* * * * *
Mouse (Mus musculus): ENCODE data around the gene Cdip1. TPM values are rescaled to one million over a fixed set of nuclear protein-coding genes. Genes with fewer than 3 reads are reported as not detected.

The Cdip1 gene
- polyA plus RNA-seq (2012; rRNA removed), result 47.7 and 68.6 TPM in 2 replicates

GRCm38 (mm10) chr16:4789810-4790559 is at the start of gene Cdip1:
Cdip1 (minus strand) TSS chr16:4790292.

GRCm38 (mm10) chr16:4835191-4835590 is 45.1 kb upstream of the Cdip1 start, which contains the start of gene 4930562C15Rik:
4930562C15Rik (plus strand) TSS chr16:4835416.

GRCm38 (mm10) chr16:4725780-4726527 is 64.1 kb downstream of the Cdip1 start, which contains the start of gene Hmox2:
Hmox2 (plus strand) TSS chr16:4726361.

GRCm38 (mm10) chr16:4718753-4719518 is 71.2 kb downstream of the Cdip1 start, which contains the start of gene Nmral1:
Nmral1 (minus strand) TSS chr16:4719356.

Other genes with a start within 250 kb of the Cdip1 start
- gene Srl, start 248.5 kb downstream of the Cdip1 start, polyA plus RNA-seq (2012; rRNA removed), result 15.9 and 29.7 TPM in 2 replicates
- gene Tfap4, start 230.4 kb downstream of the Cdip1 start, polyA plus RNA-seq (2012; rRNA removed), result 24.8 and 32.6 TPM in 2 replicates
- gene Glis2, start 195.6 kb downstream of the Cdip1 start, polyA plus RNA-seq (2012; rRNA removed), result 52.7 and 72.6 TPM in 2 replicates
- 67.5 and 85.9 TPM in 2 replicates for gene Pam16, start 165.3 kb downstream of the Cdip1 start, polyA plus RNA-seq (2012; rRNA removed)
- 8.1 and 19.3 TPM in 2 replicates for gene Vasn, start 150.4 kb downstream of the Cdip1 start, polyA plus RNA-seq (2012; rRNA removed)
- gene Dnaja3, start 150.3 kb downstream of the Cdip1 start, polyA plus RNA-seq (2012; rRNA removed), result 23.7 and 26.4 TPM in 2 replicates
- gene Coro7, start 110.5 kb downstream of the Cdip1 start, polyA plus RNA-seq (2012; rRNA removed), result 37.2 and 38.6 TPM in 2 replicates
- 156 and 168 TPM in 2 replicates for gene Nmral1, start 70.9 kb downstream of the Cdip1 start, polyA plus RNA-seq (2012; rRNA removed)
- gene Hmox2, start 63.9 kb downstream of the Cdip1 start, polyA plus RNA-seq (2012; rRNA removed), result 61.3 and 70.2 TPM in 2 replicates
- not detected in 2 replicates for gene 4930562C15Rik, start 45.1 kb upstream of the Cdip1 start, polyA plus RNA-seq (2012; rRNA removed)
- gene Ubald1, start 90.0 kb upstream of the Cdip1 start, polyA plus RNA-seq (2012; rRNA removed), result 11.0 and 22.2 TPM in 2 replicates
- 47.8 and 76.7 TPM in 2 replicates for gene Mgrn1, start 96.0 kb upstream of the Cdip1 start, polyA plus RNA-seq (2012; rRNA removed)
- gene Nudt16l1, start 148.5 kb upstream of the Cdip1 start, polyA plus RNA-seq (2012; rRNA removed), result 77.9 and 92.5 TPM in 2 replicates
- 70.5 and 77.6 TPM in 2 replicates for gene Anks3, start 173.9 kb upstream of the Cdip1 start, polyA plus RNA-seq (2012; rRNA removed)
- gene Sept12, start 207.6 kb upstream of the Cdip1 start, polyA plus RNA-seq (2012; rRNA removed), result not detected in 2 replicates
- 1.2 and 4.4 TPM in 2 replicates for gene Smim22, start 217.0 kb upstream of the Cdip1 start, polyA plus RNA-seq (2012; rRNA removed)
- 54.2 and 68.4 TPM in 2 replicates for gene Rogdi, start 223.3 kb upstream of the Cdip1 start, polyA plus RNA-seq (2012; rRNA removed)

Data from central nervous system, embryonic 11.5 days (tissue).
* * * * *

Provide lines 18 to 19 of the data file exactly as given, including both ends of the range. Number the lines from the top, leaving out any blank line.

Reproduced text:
- gene Dnaja3, start 150.3 kb downstream of the Cdip1 start, polyA plus RNA-seq (2012; rRNA removed), result 23.7 and 26.4 TPM in 2 replicates
- gene Coro7, start 110.5 kb downstream of the Cdip1 start, polyA plus RNA-seq (2012; rRNA removed), result 37.2 and 38.6 TPM in 2 replicates